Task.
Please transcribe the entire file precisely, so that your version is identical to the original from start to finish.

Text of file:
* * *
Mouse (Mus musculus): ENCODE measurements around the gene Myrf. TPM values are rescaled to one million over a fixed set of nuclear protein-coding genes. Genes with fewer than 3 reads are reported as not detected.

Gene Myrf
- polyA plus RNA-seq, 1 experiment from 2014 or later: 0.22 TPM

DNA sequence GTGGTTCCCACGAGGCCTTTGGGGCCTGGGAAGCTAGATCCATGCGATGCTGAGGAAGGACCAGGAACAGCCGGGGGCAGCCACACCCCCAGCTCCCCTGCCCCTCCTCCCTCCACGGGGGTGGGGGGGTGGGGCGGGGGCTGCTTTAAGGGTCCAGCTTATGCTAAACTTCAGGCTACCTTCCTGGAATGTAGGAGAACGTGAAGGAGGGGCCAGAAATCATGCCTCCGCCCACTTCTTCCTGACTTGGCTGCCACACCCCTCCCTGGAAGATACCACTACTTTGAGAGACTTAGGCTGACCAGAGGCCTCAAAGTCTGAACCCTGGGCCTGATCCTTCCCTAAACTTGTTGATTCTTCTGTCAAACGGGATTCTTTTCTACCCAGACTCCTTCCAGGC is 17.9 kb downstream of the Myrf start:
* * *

Mouse (Mus musculus): ENCODE measurements around the gene Myrf. TPM values are rescaled to one million over a fixed set of nuclear protein-coding genes. Genes with fewer than 3 reads are reported as not detected.

Gene Myrf
- polyA plus RNA-seq, 1 experiment from 2014 or later: 0.22 TPM

DNA sequence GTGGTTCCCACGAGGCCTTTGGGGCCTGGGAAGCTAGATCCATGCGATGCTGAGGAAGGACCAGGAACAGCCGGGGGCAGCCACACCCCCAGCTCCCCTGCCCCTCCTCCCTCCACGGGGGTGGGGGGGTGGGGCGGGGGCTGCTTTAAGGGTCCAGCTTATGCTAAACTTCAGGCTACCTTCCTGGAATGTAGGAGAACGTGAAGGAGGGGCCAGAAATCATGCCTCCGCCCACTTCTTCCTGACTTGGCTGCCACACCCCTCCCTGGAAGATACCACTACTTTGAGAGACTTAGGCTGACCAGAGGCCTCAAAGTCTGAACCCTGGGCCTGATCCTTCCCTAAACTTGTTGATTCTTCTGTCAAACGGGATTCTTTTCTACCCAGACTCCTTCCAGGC is 17.9 kb downstream of the Myrf start: